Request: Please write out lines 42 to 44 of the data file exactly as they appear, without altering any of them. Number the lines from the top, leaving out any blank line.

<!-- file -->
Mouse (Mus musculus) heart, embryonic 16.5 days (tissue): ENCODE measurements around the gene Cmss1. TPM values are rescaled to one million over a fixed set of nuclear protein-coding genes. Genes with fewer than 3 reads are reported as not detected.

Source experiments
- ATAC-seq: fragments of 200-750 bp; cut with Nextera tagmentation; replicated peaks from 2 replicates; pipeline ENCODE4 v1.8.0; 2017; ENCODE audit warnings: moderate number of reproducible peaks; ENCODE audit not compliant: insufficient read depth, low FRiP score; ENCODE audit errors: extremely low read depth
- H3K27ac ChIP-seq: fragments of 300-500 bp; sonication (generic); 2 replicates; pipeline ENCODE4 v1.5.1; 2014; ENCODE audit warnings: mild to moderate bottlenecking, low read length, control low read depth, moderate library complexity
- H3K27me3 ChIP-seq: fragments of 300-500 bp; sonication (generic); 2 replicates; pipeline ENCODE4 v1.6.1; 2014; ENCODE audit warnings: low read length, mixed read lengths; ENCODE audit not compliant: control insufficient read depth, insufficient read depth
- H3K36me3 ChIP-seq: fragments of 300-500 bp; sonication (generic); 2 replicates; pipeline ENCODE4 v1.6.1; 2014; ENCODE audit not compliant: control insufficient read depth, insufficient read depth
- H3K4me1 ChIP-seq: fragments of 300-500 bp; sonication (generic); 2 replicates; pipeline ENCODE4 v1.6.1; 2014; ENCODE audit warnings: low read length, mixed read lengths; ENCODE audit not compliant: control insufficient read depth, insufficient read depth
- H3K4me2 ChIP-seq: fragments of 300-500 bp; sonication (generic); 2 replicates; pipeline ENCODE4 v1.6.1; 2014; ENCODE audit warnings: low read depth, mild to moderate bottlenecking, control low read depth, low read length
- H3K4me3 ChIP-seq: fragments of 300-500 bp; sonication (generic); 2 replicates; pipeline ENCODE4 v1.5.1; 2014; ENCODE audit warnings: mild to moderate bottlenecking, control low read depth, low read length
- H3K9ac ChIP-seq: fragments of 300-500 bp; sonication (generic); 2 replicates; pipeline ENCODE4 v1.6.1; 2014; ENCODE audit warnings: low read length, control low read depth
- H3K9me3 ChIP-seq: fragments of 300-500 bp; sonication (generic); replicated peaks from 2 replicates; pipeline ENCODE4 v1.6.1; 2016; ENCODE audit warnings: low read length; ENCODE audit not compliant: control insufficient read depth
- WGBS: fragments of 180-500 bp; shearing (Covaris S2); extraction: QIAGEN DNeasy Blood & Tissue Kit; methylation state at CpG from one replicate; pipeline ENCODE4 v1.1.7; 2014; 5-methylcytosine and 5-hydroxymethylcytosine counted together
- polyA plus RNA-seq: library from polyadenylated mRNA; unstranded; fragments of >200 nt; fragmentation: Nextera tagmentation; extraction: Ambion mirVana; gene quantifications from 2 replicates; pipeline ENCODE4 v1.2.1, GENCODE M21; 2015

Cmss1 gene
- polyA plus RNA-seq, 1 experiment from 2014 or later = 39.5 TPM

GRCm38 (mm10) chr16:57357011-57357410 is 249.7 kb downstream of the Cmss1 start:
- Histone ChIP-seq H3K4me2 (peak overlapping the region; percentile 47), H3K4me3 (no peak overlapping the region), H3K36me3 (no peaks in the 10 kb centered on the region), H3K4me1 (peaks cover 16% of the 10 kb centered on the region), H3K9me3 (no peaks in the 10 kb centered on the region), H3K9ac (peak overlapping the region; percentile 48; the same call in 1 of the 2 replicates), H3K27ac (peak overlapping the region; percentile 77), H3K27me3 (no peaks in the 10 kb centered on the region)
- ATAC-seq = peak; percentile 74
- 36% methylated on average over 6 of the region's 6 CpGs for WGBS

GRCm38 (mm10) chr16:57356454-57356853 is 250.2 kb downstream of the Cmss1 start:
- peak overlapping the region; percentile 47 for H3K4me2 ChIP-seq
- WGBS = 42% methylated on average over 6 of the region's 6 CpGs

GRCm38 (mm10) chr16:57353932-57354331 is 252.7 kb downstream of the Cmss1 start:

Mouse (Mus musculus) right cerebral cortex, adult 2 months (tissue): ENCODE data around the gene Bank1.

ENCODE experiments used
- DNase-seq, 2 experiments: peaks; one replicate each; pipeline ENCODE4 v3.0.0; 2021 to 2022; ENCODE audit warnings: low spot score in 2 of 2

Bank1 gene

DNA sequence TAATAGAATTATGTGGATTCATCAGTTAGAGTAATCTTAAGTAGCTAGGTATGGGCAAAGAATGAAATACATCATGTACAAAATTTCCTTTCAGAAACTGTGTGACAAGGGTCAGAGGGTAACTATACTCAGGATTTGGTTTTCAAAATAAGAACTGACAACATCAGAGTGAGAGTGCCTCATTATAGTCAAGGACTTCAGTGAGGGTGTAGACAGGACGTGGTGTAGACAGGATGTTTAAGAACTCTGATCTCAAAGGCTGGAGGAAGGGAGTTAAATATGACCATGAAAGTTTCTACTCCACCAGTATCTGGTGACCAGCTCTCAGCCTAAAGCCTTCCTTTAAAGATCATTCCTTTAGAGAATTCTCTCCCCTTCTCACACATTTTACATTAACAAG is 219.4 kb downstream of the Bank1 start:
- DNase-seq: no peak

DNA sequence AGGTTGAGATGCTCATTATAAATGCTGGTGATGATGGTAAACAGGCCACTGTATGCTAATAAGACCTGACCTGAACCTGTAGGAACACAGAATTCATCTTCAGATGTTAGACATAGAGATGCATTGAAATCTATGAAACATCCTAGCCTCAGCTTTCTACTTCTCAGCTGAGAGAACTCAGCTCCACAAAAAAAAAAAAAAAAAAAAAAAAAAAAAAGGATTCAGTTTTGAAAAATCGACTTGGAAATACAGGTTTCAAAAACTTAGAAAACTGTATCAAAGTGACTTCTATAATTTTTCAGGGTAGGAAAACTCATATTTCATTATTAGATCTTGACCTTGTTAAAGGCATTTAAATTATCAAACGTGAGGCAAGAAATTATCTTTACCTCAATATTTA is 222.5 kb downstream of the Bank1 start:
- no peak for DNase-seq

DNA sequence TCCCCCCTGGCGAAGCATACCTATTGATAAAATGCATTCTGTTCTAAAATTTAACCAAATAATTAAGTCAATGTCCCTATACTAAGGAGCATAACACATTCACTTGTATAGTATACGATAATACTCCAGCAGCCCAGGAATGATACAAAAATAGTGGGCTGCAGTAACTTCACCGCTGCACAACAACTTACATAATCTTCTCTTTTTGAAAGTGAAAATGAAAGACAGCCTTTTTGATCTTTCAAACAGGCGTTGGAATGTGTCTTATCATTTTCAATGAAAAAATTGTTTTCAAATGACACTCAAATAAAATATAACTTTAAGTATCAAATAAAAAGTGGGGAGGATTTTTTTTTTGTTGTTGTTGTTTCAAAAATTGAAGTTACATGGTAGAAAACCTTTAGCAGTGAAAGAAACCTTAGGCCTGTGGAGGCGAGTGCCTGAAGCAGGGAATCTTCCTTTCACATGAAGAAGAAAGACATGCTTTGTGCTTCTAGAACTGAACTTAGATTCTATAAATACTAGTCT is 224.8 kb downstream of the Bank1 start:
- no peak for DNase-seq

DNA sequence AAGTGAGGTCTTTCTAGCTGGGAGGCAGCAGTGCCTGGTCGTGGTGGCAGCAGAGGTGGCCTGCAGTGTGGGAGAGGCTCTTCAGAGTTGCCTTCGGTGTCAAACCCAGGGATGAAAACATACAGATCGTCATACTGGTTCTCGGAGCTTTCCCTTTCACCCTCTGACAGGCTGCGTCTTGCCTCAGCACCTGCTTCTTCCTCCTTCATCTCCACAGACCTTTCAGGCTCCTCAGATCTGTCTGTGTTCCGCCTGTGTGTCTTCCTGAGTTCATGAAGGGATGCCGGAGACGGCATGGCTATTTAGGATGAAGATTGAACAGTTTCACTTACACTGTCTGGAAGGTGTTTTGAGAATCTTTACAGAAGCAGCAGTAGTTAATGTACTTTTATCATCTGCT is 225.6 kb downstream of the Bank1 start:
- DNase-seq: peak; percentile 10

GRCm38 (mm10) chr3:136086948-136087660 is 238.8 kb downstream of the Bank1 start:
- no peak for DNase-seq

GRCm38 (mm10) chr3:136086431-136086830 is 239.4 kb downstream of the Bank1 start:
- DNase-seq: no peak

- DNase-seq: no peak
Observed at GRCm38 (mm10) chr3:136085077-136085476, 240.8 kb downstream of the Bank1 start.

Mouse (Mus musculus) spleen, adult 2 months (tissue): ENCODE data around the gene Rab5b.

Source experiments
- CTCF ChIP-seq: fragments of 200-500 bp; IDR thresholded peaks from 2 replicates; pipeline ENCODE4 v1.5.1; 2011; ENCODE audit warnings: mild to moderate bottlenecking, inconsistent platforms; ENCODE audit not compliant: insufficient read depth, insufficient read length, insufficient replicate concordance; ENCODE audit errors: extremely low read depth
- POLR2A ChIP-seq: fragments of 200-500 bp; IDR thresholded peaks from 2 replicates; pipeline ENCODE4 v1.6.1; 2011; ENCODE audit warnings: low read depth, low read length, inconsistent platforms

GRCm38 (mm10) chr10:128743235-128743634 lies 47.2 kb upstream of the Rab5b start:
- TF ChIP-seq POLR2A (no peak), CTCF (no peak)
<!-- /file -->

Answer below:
Mouse (Mus musculus) spleen, adult 2 months (tissue): ENCODE data around the gene Rab5b.

Source experiments
- CTCF ChIP-seq: fragments of 200-500 bp; IDR thresholded peaks from 2 replicates; pipeline ENCODE4 v1.5.1; 2011; ENCODE audit warnings: mild to moderate bottlenecking, inconsistent platforms; ENCODE audit not compliant: insufficient read depth, insufficient read length, insufficient replicate concordance; ENCODE audit errors: extremely low read depth